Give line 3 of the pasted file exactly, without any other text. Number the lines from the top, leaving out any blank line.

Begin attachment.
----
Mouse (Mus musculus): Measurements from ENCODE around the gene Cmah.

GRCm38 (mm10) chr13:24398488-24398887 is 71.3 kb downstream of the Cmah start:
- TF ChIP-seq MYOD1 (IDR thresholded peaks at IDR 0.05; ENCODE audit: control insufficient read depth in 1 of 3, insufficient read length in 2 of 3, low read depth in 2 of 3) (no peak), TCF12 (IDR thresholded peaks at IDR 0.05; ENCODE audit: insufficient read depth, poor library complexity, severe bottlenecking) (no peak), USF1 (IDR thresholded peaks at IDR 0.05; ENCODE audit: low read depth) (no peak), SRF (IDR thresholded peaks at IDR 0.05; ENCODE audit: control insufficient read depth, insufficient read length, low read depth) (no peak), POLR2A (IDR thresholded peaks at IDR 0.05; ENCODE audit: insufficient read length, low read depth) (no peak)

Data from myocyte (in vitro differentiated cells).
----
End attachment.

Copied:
- TF ChIP-seq MYOD1 (IDR thresholded peaks at IDR 0.05; ENCODE audit: control insufficient read depth in 1 of 3, insufficient read length in 2 of 3, low read depth in 2 of 3) (no peak), TCF12 (IDR thresholded peaks at IDR 0.05; ENCODE audit: insufficient read depth, poor library complexity, severe bottlenecking) (no peak), USF1 (IDR thresholded peaks at IDR 0.05; ENCODE audit: low read depth) (no peak), SRF (IDR thresholded peaks at IDR 0.05; ENCODE audit: control insufficient read depth, insufficient read length, low read depth) (no peak), POLR2A (IDR thresholded peaks at IDR 0.05; ENCODE audit: insufficient read length, low read depth) (no peak)